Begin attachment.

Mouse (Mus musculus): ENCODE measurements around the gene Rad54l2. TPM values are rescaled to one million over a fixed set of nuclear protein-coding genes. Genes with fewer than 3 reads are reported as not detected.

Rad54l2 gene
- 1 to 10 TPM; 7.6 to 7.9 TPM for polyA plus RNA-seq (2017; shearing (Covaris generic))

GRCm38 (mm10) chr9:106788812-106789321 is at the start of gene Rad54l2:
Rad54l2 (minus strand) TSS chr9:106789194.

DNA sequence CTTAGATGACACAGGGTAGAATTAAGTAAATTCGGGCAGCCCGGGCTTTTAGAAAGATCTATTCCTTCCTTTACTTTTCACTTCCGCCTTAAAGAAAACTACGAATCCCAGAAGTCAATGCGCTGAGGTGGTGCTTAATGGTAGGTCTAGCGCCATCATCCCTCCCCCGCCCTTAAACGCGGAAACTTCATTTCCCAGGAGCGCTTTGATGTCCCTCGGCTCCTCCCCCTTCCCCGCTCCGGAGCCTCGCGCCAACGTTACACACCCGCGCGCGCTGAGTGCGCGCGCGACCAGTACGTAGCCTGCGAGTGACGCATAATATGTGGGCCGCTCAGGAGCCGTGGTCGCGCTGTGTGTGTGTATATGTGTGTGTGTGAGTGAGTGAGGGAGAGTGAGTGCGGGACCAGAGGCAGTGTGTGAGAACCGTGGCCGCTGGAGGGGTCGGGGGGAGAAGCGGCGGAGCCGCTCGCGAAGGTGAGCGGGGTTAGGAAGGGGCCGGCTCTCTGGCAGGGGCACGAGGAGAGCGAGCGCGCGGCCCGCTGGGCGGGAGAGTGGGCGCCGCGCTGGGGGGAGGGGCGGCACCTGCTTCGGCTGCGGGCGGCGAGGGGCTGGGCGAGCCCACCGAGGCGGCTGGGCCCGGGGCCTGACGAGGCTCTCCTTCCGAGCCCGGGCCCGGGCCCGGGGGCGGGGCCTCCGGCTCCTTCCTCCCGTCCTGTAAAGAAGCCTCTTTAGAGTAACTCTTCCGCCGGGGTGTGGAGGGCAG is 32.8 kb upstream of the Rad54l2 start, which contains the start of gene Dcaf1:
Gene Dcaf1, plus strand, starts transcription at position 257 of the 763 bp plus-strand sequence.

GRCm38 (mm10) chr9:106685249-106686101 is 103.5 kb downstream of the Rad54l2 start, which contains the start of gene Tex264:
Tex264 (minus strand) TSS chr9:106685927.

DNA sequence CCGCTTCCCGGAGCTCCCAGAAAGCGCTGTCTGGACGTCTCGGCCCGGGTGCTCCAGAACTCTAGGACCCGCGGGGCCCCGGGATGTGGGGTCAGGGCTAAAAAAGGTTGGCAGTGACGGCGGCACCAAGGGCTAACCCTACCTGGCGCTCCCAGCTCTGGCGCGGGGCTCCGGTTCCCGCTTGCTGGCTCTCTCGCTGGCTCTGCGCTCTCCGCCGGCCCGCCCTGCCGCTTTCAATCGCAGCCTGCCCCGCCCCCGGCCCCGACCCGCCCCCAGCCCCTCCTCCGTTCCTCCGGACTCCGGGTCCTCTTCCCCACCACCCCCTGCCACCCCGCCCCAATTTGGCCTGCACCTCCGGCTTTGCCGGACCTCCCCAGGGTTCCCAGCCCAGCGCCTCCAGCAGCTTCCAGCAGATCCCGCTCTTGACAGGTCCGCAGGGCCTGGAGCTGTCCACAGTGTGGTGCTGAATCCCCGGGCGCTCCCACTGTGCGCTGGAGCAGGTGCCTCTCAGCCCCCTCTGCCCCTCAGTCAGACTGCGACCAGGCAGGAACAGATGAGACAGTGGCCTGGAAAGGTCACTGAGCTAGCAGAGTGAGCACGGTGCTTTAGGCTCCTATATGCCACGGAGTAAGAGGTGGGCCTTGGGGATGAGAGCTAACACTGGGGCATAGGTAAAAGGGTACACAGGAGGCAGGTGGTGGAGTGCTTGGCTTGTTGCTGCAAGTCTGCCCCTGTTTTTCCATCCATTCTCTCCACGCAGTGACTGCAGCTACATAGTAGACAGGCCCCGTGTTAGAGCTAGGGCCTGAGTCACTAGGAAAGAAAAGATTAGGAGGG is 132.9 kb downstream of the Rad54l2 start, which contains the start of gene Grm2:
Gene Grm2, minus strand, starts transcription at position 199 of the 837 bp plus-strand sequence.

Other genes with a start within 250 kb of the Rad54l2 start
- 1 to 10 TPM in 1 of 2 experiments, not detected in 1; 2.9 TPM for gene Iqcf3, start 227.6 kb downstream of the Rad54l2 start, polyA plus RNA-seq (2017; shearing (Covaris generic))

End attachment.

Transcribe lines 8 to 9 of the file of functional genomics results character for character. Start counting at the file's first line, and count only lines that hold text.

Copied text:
GRCm38 (mm10) chr9:106685249-106686101 is 103.5 kb downstream of the Rad54l2 start, which contains the start of gene Tex264:
Tex264 (minus strand) TSS chr9:106685927.